How do you use cognitive restructuring?
There are 4 steps you need to know to convert negative thoughts into positive thoughts. Positive thoughts are not happy thoughts, they are useful thoughts. That is why this technique restructures damaging and distressing thoughts/cognitions into more useful and less-distressing thoughts.
Step 1: Identify Automatic Thoughts
A number of thoughts we experience are negative, automatic, or instinctive. These thoughts can be destructive, so the first step is to identify them. It’s not the easiest job but there ways to identify them. Negative Automatic Thoughts (NATs) can take the form of repetitive remarks about yourself such as “I am stupid,” vague generalizations such as “My friends hate me,” or even negative predictions such as “I’m going to screw-up for sure.” NATs usually have a few common characteristics: They occur frequently, lack precision, describe events which haven’t yet happened, cause emotional distress, occur as a quick reaction, etc.
There are many techniques which help to identify NATs. A common technique is mindfulness meditation where one relaxes and brings all thoughts into awareness without any judgment. During meditation, the goal is to identify thoughts in-the-moment. Another technique is to focus on self-acceptance and self-compassion to reduce the potential self-judgment based on NATs. The aim is to just identify NATs.
Step 2: Address Cognitive Distortions
Negative thoughts are usually warped, biased, and inaccurate. Some of these are called cognitive distortions (disrupted, flawed, or misrepresenting thoughts) and some of these are called cognitive biases (tendencies to think in certain ways which lead to inaccurate conclusions).
Cognitive distortions are common in many cases of depression and anxiety and even in our day-to-day lives. Here are some examples.
Selective abstraction: Focusing on only one element of a situation.
Magnifying: Heavy exaggeration of small events.
Mindreading: Guessing what others are thinking even when there is a healthy chance that they are not thinking what you think they are thinking.
Personalizing: Believing that everything is directed at you even when it isn’t or believing that other’s behavior is a consequence of your actions.
Catastrophizing: Predicting negative outcomes and when they happen, thinking that they will be a major disaster. It involves exaggerating mildly unpleasant situations.
All or None thinking: Black and white thinking, thinking in 2 extremes. For example, “if I don’t come first in class, I am a total loser.”
Step 3: Socratic Questioning OR Cognitive Reframing
Now we get to the part where we deal with these NATs and cognitive distortions. A standard procedure is to ask questions based on the thought. Here are a few examples:
- Why do you say that?
- How does it relate to your experience?
- What assumptions are you making?
- Is there any other way to interpret this?
- How does this make you feel?
- What do you believe this means?
Socratic questioning usually leads to gaining a new interpretation and perspective on an experience which generates NATs.
Another approach to reducing emotionally distressing thoughts is to reframe thoughts with a process called cognitive reframing. Without adding more jargon, this process simply aims to identify and dispute maladaptive thoughts to gain a new perspective. You can do this by challenging the thought and using different words, isolating assumptions, changing statements into actionable ideas, etc. I call this semantic conversion, this post will walk you through it. It seamlessly takes you to the next step.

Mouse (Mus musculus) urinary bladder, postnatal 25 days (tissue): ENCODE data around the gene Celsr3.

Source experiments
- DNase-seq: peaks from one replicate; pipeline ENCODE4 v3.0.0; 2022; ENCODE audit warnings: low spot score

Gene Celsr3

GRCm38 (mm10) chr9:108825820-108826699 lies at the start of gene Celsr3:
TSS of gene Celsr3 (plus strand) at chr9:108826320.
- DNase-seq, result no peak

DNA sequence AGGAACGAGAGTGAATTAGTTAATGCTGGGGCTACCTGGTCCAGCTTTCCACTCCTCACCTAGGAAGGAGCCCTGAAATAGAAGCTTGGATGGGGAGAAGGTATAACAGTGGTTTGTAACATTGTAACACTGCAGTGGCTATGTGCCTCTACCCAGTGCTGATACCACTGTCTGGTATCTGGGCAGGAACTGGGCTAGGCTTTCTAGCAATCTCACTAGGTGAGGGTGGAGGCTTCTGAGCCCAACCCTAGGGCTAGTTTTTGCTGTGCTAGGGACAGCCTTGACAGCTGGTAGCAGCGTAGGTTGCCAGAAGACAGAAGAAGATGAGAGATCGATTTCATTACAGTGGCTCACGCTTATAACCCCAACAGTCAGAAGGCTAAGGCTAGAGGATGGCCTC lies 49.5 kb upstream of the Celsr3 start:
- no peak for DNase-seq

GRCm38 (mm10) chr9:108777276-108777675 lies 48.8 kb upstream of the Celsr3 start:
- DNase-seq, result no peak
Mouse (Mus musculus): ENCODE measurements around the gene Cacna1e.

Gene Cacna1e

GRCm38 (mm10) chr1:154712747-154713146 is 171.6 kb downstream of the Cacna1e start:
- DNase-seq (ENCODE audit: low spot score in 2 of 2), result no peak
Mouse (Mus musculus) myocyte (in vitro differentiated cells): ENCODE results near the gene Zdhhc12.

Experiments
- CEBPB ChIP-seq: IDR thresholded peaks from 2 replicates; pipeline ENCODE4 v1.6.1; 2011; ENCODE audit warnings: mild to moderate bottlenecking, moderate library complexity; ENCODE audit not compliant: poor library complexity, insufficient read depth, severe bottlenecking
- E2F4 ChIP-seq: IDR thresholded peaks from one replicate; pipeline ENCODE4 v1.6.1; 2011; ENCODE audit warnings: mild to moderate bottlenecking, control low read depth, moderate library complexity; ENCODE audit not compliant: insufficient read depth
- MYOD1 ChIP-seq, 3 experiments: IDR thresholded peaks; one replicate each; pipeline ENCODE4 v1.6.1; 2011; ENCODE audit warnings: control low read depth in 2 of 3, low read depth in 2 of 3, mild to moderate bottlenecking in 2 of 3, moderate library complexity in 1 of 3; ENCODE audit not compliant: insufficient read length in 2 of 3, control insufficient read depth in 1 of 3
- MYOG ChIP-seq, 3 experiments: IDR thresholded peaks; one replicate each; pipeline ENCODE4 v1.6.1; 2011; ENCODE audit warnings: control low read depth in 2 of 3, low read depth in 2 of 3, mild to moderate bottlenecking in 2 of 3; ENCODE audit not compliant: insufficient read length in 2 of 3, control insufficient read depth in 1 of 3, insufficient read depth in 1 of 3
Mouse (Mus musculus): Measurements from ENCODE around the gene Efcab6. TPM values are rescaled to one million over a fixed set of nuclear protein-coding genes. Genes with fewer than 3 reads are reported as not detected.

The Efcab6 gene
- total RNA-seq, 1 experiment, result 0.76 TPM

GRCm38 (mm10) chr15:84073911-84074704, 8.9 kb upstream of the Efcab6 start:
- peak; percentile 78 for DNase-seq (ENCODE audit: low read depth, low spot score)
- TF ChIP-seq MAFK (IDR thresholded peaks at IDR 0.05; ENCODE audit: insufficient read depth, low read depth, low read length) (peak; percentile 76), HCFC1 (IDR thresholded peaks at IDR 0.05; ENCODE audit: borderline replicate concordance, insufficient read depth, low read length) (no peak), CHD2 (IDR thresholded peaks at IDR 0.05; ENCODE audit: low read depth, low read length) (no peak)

Step 4: Accept Rational Conclusions
After Socratic questioning, it is important to accept new interpretations and perspectives but we don’t need to accept them on pure faith. A useful strategy is to search for anecdotal or objective evidence to support a new positive interpretation of an event/experience.
Here is a meta-metaphor. Cognitive defusion is like cooking food and Cognitive restructuring is like digesting food. Because cognitive defusion neutralizes negative thinking or makes negative thoughts easier to deal with, cognitive restructuring becomes an easier process.
Research shows that cognitive defusion works better than cognitive restructuring for reducing the intensity of negative thoughts. So as a starting step to control or stop negative thinking (by making them neutral), use cognitive defusion techniques.
Many of these techniques can be used on the fly when you identify your negative thoughts. Remember – the goal is not to have only happy thoughts, it is to learn how to deal with the negative ones and not let that negativity control you. De-fuse your negative thoughts from you.
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Hey! Thank you for reading; hope you enjoyed the article. I run Cognition Today to paint a holistic picture of psychology. My content here is referenced and featured in NY Times, Forbes, CNET, Entrepreneur, Lifehacker, 10-15 books, academic courses, and research papers.
I’m a full-time psychology blogger, part-time Edtech and cyberpsychology consultant, guitar trainer, and also overtime impostor. I’ve studied at NIMHANS Bangalore (positive psychology), Savitribai Phule Pune University (clinical psychology), and IIM Ahmedabad (marketing psychology).
I’m based in Pune, India. Love sci-fi, horror media; Love rock, metal, synthwave, and pop music; can’t whistle; can play 2 guitars at a time.